Having a fully functional instrument cluster is important due to the information that it gives you about the operation of your engine. With all of the different things that can go wrong with your instrument cluster, you will have to keep your eyes peeled for signs of trouble. The instrument voltage regulator is perhaps the most important part of your instrument cluster. This part helps to provide the gauges and other parts of the cluster with the power they need to operate. Without a properly working instrument voltage regulator, you will not be able to use the systems on your cluster. Every time you crank up your car, this voltage regulator will have to go to work and supply the power needed to turn the instrument cluster on.
For the most part, the instrument voltage regulator is supposed to last for the life of the car. Like with any other electrical component of a car, eventually this voltage regulator will begin to show signs of damage. The more that you are able to find out about how this regulator works, the easier you will find it to notice when there are issues with the part. Taking action when you notice that this regulator is bad can save you a lot of trouble.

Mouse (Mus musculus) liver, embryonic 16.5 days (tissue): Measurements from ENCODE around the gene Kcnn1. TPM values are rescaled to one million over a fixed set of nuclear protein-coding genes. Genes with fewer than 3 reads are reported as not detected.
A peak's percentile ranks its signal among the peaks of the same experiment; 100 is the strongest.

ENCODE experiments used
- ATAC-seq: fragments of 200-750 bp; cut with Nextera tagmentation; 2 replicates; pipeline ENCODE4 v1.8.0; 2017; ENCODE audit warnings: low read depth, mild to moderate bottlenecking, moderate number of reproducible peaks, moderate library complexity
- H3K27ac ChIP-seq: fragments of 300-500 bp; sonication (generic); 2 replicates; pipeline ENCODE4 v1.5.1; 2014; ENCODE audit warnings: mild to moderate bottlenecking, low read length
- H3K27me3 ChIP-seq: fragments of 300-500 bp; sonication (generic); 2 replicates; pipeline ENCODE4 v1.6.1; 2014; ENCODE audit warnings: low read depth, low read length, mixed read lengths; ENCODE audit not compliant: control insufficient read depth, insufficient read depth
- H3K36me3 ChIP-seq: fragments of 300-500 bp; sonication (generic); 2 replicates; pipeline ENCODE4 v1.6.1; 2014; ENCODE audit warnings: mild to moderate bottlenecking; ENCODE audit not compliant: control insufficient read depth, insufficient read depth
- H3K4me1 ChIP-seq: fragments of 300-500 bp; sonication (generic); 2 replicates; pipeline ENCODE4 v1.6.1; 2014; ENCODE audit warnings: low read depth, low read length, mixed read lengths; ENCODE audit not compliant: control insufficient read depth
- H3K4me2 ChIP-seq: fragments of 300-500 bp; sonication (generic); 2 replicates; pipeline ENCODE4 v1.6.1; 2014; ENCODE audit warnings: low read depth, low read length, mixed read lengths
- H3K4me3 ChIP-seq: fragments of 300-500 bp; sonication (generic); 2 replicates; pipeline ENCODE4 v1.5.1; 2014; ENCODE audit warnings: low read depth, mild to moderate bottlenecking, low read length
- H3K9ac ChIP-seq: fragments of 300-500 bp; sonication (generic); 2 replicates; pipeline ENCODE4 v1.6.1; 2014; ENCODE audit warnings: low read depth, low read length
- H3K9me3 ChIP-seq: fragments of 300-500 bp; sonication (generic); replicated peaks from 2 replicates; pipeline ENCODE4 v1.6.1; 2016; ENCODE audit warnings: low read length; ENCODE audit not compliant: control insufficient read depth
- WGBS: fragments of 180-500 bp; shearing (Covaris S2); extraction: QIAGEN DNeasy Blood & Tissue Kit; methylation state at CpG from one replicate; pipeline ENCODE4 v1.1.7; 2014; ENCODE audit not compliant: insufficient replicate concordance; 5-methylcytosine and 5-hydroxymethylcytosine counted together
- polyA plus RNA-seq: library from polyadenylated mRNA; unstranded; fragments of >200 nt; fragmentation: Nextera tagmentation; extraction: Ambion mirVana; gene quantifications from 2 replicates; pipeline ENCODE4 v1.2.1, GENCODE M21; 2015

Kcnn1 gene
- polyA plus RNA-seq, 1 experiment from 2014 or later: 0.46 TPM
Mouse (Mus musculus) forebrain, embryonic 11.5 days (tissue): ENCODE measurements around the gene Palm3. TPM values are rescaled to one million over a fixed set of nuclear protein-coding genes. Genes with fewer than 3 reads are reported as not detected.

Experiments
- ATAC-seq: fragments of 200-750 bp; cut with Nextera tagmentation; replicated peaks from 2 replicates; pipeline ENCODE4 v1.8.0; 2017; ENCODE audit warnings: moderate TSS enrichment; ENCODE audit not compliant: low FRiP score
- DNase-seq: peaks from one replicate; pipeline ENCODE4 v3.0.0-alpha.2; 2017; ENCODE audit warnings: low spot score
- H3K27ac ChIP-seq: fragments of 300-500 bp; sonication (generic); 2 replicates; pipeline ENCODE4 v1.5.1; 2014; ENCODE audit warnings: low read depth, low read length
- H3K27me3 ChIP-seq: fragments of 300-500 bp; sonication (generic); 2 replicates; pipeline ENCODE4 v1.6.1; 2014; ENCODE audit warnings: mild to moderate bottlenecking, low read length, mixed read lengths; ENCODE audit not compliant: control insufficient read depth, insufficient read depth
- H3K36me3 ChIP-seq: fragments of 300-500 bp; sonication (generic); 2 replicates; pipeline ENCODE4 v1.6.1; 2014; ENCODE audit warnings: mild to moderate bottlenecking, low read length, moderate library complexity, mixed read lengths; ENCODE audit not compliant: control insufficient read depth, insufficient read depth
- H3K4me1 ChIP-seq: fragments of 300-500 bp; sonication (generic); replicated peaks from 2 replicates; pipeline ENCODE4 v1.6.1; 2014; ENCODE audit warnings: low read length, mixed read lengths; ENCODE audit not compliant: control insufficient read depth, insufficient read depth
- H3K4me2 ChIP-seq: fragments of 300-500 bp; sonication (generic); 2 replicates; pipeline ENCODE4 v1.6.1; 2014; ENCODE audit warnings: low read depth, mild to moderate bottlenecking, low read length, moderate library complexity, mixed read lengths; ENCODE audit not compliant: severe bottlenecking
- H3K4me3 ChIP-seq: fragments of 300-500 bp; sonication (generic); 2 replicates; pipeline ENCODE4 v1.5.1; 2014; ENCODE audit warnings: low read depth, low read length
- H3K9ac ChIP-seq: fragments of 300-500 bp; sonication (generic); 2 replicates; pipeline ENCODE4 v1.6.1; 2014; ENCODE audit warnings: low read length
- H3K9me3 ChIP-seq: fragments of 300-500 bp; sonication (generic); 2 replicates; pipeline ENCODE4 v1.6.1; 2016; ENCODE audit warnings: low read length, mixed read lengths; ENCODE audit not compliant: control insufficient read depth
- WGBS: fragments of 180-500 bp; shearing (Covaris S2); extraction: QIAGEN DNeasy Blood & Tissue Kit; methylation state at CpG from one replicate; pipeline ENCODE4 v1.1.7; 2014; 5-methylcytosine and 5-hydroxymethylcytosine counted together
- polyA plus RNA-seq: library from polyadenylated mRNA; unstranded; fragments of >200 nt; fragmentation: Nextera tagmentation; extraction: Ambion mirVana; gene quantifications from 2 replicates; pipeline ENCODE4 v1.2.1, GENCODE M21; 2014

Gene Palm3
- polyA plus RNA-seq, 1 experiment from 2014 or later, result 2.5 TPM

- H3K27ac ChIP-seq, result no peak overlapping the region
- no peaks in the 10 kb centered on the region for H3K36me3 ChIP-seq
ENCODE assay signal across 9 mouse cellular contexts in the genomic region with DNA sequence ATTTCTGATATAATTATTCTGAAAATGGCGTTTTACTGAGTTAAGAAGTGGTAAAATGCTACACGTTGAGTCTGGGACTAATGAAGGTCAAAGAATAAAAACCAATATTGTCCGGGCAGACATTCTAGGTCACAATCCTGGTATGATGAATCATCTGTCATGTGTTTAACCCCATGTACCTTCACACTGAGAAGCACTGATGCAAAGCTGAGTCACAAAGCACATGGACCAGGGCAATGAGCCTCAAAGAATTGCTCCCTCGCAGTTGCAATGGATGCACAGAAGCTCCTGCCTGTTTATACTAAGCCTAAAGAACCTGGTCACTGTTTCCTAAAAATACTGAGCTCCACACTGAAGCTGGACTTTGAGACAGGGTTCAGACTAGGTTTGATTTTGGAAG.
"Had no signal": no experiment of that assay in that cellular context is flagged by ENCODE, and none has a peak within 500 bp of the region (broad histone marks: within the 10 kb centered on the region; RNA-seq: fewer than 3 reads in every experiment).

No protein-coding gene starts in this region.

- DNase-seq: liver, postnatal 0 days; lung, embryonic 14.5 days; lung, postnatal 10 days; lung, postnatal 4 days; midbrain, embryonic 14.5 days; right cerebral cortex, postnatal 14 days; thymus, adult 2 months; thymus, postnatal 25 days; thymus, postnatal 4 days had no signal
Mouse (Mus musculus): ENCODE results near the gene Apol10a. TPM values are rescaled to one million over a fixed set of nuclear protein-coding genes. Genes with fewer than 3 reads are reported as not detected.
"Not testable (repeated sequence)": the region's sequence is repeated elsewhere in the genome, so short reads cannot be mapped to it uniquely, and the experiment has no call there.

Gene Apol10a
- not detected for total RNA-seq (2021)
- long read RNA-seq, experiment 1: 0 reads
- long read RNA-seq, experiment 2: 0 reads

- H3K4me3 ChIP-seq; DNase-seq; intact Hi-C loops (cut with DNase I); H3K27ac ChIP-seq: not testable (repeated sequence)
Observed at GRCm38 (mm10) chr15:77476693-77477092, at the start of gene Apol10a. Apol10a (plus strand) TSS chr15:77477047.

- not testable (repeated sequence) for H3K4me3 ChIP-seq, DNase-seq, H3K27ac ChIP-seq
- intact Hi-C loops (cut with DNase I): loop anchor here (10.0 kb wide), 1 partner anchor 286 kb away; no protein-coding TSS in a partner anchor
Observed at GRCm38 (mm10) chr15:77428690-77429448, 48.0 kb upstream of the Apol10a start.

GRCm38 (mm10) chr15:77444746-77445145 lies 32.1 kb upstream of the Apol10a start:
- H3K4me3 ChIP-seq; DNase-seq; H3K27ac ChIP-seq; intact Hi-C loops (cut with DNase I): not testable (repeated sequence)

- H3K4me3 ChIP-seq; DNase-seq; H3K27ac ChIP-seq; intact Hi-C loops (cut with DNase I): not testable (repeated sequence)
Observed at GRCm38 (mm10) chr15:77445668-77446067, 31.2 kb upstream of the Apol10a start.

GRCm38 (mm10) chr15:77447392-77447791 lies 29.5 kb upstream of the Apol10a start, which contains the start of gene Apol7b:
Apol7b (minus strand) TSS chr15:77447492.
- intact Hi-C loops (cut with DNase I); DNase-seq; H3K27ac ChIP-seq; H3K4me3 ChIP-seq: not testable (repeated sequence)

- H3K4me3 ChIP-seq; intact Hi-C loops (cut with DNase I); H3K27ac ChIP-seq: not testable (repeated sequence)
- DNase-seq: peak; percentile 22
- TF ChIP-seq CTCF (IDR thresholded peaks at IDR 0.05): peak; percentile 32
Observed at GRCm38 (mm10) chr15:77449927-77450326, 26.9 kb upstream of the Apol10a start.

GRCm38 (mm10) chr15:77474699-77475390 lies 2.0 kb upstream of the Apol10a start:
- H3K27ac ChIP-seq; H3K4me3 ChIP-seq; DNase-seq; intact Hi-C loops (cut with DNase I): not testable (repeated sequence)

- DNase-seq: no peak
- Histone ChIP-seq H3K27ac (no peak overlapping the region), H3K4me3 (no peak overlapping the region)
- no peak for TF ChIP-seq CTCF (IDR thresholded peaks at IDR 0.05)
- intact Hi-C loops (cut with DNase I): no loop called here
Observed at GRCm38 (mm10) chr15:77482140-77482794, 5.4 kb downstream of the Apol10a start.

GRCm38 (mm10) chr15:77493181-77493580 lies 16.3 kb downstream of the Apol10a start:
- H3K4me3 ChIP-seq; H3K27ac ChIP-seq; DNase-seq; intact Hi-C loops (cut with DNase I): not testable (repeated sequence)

The only interaction that you will have with this part is when there are issues that need to be fixed. Typically, the instrument voltage regulator is hard to get to and will require a lot of effort to remove it from the car. Due to this high level of difficulty, you will need to work with a professional to get the right repairs done. They will be able to remove and install the new regulator in no time at all.
Here are some of the things that you may start to notice when there are issues with your instrument voltage regulator:
- The gauges on the car only work sometimes
- The gauges are inaccurate
- The instrument cluster will not light up
By noticing the signs that your instrument voltage cluster is bad, you will be able to get the appropriate repairs in a hurry. Hiring a professional to install the instrument voltage regulator is a way to ensure it is done correctly.
This article originally appeared on YourMechanic.com as How Long Does an Instrument Voltage Regulator Last? and was authored by Valerie Johnston.